ParkRunning and Crosstalking ! Interactive graphs + Linear Regression in R
Park Run Results : Brockwell park 10th June
I am currently in training for a 10km running race. As part of my training I have started doing the park run every saturday morning to get some speed practice. This saturday I did the Brockwell park run in south london and got my second fastest parkrun time of 26 minutes 47 seconds. Park run publishes the complete results each week showing the times of all finishers including details about their gender, age band and their personal best for the course. I decided to use this data to make some charts of the results this week.
At work I have recently come across interactive mapping packages “plotly” and “crosstalk”. These are relatively new packages that create interative charts (similar to those in Rshiny) but can be hosted in a html webpage without the need for a shiny server. This makes it easier to share interactive graphs as all you need is a single html document.
Finishing times: Men vs Women | Plotly
Plotly is a graphing library that makes interactive, publication-quality graphs online. Find out more here. It is easy to convert a gggplot to a plotly graph using the ggplotly function.
p=ggplot(ParkRun, aes(x = Time_mins, fill = Gender)) + geom_histogram( binwidth = 1, position="identity", alpha=0.6) ggplotly(p)
Finishing times vs Number of Runs | CrossTalk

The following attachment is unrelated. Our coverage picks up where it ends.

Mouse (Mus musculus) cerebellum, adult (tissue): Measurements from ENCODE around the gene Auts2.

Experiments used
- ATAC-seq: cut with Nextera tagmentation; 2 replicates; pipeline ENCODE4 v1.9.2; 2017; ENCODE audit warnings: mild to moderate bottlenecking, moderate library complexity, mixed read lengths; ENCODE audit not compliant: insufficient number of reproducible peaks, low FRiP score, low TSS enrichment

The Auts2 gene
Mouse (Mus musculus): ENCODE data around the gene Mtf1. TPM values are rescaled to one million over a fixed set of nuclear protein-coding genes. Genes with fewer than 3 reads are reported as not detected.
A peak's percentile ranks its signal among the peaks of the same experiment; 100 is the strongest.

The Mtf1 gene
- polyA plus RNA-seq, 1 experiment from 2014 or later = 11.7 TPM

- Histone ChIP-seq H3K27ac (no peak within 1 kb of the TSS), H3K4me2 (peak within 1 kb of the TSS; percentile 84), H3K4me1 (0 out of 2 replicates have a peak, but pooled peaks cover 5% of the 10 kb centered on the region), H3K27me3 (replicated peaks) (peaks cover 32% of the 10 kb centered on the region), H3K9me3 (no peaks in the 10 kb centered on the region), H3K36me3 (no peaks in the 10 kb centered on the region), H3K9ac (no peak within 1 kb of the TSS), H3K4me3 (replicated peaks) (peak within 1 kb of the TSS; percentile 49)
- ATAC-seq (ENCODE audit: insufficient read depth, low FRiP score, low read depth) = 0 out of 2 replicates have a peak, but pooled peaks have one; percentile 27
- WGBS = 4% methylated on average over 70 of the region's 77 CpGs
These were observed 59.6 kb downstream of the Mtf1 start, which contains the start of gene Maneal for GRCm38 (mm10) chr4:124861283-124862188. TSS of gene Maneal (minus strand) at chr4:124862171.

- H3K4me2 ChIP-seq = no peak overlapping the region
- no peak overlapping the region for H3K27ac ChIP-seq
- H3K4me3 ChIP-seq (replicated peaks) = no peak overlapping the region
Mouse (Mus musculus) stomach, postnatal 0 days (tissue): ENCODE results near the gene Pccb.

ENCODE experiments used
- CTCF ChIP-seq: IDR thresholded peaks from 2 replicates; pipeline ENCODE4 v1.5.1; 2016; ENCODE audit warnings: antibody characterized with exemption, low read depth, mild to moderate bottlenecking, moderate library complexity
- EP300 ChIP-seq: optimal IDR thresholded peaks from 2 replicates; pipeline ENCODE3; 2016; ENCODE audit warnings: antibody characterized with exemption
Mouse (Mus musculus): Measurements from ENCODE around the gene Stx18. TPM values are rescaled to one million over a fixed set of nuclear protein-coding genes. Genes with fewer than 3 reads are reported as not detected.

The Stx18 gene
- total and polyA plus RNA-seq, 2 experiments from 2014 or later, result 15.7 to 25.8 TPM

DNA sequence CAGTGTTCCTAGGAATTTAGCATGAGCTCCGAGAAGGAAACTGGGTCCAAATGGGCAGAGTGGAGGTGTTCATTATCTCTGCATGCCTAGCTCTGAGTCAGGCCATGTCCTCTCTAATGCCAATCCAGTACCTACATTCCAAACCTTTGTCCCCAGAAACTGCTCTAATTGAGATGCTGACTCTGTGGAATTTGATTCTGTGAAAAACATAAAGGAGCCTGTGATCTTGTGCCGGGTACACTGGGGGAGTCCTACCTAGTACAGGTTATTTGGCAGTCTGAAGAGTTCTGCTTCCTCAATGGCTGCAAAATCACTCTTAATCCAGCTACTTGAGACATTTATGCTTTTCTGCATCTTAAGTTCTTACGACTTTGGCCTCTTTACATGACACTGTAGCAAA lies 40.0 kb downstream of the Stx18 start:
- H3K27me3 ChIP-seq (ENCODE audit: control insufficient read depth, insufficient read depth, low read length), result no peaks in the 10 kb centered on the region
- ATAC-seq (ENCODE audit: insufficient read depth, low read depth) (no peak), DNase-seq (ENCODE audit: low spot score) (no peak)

Crosstalk adds interactivity to HTML widgets. This means it works with the plotly graphs as shown below. The dataset you want to use has to be converted to a shared data enviroment and then it can be linked with a selecter (here I have checkbox). Note there is no correlation between Number of park Runs and time! Find out more here.
shared_PR <- SharedData$new(ParkRun) bscols(widths = c(3,NA,NA), list( filter_checkbox("Gender", "Gender", shared_PR, ~Gender, inline = TRUE) ), plot_ly(data = shared_PR, x = ~Time_mins, y = ~`Number of Runs`, color = ~Gender) )
Predicting Finish Times!
Finally for a bit of fun I had a go at predicting the run times based on the information given by Park Run. I did a multiple linear regression model and found that the following were significant in predicting run times:
- age / gender category,
- whether a runner was part of a club or not
- whether this run was their first time
- Their previous personal best all to be signficant when predicting run times. (Because not all runners had a previous PB recorded I filled in the missing values with the median of the other runners based on gender.)
The graph below shows the fitted values from the model plotted against the actual values with my run time highlighted!The model predicts my time to be almost 2 and half minutes slower. Although just from looking at the graph, the fit isn’t too bad!
Note: This regression was a bit of fun and I did not check all the model assumptions held & evaluate the fit.
model1 <- lm(data=ParkRun, Time_mins~factor(Category)+factor(Club2)+factor(Type)+PB5) t=fitted.values(model1) t2 = filter(ParkRun, valid==2) Combined = cbind(t, t2) pal <- c("red", "skyblue") plot_ly(data=Combined, x =~Time_mins, y=~t, color=~factor(me), alpha = 0.7, colors= pal)